December 5, 2018 – Quebec’s provincial government has pushed ahead with its plan to reduce immigration levels by 20 per cent in 2019.
Provincial Immigration Minister Simon Jolin-Barrette tabled the Quebec immigration levels plan in the National Assembly on Tuesday.
The Coalition Avenir Québec (CAQ) government plan features a 2019 immigration target of 38,000 to 42,000 newcomers, compared to a 2018 target of 53,300 new immigrants.
Jolin-Barrette put forward the plan despite there being no agreement in place between Quebec and the federal government.
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Quebec only has control over the number of economic immigrants – skilled workers ands investors – wishing to move to the French-speaking province.
The number of Family Class immigrants and Refugees is under federal jurisdiction, but the CAQ plan details a drop in numbers across the board.
For the Quebec Economic Class, the CAQ plan is for number to fall to 23,450 in 2019, from 31,200 in 2018.
For the Family Class, the plan is for numbers to fall to 8,900 from 11,700. Refugees, meanwhile, would drop from 9,400 to 6,950 under the published numbers.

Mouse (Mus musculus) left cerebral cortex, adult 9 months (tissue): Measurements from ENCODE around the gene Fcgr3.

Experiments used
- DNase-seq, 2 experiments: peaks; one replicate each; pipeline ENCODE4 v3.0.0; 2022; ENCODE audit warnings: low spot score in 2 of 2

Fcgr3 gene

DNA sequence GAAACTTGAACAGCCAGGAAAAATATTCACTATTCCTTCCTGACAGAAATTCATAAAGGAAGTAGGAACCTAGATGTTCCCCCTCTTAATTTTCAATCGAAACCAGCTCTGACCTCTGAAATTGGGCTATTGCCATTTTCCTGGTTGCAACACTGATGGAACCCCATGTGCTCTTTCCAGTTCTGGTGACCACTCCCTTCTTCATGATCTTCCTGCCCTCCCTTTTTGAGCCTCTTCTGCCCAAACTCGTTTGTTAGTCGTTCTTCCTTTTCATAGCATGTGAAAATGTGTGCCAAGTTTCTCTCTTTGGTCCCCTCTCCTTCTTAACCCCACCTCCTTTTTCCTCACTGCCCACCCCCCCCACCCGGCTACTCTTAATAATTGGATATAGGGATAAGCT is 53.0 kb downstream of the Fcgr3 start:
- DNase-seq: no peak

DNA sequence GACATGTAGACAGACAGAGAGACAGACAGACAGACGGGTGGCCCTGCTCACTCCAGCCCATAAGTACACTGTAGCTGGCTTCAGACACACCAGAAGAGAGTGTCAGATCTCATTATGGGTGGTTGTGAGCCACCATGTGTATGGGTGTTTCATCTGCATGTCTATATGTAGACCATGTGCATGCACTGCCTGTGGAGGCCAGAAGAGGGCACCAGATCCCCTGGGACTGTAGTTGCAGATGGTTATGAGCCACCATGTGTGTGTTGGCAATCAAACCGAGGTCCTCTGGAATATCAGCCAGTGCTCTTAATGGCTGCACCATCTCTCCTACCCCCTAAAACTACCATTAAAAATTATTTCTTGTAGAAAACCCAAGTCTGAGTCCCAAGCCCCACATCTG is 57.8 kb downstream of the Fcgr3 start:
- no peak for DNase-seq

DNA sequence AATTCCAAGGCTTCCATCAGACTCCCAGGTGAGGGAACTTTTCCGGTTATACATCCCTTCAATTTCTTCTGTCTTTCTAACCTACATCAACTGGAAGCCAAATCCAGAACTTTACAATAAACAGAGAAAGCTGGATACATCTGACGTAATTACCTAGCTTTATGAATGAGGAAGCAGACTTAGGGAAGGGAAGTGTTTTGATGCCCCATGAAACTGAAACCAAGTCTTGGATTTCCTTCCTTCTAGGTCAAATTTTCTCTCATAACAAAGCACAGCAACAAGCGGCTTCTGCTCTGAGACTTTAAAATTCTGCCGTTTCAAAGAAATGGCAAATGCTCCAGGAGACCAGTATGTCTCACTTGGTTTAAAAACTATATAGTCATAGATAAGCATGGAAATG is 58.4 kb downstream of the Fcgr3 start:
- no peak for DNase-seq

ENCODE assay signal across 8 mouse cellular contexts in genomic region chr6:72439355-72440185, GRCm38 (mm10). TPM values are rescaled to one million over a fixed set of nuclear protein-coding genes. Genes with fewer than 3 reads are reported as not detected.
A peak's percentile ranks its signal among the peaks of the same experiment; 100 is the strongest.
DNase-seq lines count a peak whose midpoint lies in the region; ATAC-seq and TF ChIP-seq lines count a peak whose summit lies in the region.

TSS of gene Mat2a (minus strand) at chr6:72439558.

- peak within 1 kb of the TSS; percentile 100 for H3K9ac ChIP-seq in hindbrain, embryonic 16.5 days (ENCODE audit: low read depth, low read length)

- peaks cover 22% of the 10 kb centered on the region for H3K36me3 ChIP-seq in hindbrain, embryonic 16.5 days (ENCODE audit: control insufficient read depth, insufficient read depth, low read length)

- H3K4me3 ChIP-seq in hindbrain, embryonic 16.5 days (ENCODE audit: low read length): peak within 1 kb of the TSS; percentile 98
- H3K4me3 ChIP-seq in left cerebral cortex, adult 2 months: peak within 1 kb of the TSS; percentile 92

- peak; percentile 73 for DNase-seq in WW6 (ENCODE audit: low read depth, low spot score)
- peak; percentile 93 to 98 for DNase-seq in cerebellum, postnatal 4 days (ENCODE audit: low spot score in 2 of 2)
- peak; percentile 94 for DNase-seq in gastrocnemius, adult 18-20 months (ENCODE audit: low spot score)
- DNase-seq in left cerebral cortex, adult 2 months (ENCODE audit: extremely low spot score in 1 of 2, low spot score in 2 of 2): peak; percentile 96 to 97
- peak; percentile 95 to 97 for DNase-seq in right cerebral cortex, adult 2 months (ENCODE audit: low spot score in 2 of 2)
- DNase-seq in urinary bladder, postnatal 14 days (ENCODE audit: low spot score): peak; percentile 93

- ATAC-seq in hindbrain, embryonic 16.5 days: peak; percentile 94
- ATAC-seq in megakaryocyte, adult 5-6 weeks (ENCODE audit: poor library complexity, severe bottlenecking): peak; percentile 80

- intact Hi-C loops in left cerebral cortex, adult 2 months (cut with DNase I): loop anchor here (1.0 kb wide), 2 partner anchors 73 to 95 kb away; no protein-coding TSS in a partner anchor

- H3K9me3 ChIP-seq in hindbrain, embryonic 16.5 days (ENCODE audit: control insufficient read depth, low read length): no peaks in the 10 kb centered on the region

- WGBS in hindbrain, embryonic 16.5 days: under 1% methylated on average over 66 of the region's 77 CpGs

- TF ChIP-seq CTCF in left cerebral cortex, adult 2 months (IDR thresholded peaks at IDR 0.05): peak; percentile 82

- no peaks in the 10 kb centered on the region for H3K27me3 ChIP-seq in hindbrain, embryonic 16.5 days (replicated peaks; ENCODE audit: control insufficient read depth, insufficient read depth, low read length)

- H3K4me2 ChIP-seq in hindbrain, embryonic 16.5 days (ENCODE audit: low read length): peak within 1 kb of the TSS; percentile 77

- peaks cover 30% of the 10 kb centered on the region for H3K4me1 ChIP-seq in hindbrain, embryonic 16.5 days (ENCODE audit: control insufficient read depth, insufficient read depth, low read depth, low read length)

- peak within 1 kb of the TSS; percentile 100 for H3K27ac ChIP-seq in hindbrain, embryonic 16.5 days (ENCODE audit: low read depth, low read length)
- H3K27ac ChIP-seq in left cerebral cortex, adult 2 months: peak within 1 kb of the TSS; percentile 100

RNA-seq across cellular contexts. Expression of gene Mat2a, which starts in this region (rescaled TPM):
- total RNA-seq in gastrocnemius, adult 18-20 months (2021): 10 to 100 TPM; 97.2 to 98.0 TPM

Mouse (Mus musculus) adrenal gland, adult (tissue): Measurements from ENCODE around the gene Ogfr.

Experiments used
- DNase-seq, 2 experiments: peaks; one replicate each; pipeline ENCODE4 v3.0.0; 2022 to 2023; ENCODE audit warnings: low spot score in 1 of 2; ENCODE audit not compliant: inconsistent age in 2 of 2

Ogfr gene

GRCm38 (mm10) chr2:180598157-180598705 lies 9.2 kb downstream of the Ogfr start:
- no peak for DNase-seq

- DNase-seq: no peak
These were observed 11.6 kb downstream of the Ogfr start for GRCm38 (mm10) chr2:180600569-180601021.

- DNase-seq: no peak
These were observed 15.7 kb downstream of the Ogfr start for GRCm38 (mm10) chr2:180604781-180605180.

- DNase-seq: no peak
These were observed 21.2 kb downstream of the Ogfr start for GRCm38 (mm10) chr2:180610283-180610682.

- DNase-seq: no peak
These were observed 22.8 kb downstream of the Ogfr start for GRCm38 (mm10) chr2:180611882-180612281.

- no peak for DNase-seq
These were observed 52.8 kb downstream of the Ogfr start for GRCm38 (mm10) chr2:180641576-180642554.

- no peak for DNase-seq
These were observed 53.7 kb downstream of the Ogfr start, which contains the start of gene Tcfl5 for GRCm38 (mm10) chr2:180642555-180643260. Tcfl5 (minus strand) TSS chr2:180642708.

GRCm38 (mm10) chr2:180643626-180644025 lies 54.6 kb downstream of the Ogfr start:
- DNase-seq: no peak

CAQ’s 2019 Quebec Immigration Levels Plan
The CAQ says it wants to reduce immigration temporarily so that the process of integrating new immigrants can be improved.
But with much of Quebec facing chronic labour shortages, opponents to the plan say the province actually is in dire need of increased immigration, particularly in the Economic Class.
Reducing immigration was an important part Quebec Premier Francois Legault’s campaign when he won the recent provincial election.
Legault argues immigration is not the only way to make up the labour shortage, pointing to the fact that it still exists despite increases under the previous Liberal provincial government,
The CAQ’s move to push ahead with the plan comes despite a warning from Canada Prime Minister Justin Trudeau earlier on Tuesday.
“What I hear across Quebec is that entrepreneurs and businesses are concerned about a lack of labour,” Trudeau said. “I am not sure it is the best time to reduce the number of people who come.”
On a national level, Ottawa announced in October plans to increase immigration to 350,000 newcomers per year by 2021.
The numbers for Quebec were notably left out of the plan, given the CAQ has just won the election and negotiations had yet to begin with the federal government. Those negotiations are said to be ongoing.
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